A 2011 study from the Guttmacher Institute shows that 58% of users take the pill for at least one purpose other than pregnancy prevention, with 31% of these using birth control methods for cramps or menstrual pain.
Birth control has long-acting methods, such as intrauterine devices (IUDs), injections, implants, as well as the pill, the patch, and the ring. All of these methods have potential benefits outside of just contraception. All of these methods also have different frequencies (e.g. while birth control pills must be taken every day, the ring is applied once per month). Regardless of the form, here are a few non-contraceptive reasons why you might want to use birth control.
1. It helps with irregular periods.
Many women with irregular menstrual cycles may not be ovulating regularly. By manipulating their menstrual cycles with hormones, you can normalize cycles. If your cycle is shorter than 21 days, it is considered to be irregular. “Women who have irregular, heavy, or painful periods might benefit from a hormonal method. If your period is irregular, normalizing it will help to stabilize some of the negative symptoms you experience around that time of the month.
2. It can stop your period.
You may want to stop your period for a number of reasons. The birth control methods typically used to help stop periods are the hormonal IUD, Depo-Provera (contraceptive injection), or taking birth control pills continually (skipping the placebo pills).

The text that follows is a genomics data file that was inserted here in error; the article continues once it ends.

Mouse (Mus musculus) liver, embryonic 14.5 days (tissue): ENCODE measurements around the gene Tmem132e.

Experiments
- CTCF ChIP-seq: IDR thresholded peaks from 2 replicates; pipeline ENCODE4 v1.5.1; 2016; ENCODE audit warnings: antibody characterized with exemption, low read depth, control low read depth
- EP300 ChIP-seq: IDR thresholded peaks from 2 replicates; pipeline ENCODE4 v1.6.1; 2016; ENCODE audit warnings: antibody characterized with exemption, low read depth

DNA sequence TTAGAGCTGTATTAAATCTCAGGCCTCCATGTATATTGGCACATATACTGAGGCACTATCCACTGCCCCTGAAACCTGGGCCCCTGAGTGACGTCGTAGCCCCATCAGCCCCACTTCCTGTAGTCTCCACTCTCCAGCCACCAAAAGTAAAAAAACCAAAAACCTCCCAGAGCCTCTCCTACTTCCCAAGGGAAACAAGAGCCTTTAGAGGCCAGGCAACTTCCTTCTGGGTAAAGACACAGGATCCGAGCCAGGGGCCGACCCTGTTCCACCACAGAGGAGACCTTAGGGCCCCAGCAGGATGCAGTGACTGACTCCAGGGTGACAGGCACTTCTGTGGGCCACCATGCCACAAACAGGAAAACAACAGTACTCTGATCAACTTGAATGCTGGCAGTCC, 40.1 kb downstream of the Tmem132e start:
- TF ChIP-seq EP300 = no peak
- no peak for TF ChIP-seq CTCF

A common concern about doing this is that it’ll affect a woman’s chances of getting pregnant. Dr Ana G. Cepin, an assistant professor of obstetrics and gynaecology at Columbia University and director at the New York-Presbyterian Hospital’s Family Planning Clinic, says that’s not the case. “Birth control pill use does not impact fertility.” So, if you’re interested in suppressing or stopping your period for any reason, however, the first step is reaching out to your doctor.
3. It reduces pain during periods.
Dysmenorrhea, also known as painful periods, is the most common menstrual disorder, with over 50 per cent of women experiencing pain during at least 1-2 days of their period. Dysmenorrhea is often caused by high levels of prostaglandins, chemicals in the body with hormone-like qualities. As their level increases in the lining of the uterus, pain tends to occur; however, as the lining is shed, the pain decreases. Birth control methods, such as the pill and IUDs, that contain estrogen and progestin hormones, can help treat dysmenorrhea.
4. It decreases acne and excessive body hair growth.
Breakouts are caused by many factors, but changes in your hormones are near the top of the list. As a result, the birth control pill is great for helping with hormonal acne and body hair growth. Androgens; male sex hormones, can cause acne by triggering oil glands in the skin. Pills with decreased androgenic activity help decrease the level of androgens in our system, which tends to improve both acne and abnormal hair growth.
5. It helps treat PCOS, PMS, and PMDD.
More serious medical health issues can also be treated by birth control methods. One issue that can be treated is polycystic ovary syndrome (PCOS), a condition that’s diagnosed for women with irregular menstrual cycles, a lack of menstrual cycles, or signs of excess male hormones.
You need to know that birth control has different effects on every individual that uses it. The non-contraceptive benefits—a decreased risk of ovarian cancer, more controlled bleeding, reduced risk of period migraines, protection of the uterus—vary from method to person. As always, be sure to consult with your doctor about what’s best for you!
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